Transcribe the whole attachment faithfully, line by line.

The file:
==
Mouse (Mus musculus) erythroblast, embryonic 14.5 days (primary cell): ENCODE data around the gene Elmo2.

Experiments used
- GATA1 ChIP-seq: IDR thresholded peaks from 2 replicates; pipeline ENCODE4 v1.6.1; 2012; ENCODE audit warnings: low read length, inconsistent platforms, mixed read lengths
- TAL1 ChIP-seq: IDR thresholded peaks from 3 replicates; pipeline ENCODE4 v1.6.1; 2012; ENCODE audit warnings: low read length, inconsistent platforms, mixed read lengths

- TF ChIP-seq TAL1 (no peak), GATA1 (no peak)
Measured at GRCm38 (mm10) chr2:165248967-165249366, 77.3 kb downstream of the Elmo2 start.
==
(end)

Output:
Mouse (Mus musculus) erythroblast, embryonic 14.5 days (primary cell): ENCODE data around the gene Elmo2.

Experiments used
- GATA1 ChIP-seq: IDR thresholded peaks from 2 replicates; pipeline ENCODE4 v1.6.1; 2012; ENCODE audit warnings: low read length, inconsistent platforms, mixed read lengths
- TAL1 ChIP-seq: IDR thresholded peaks from 3 replicates; pipeline ENCODE4 v1.6.1; 2012; ENCODE audit warnings: low read length, inconsistent platforms, mixed read lengths

- TF ChIP-seq TAL1 (no peak), GATA1 (no peak)
Measured at GRCm38 (mm10) chr2:165248967-165249366, 77.3 kb downstream of the Elmo2 start.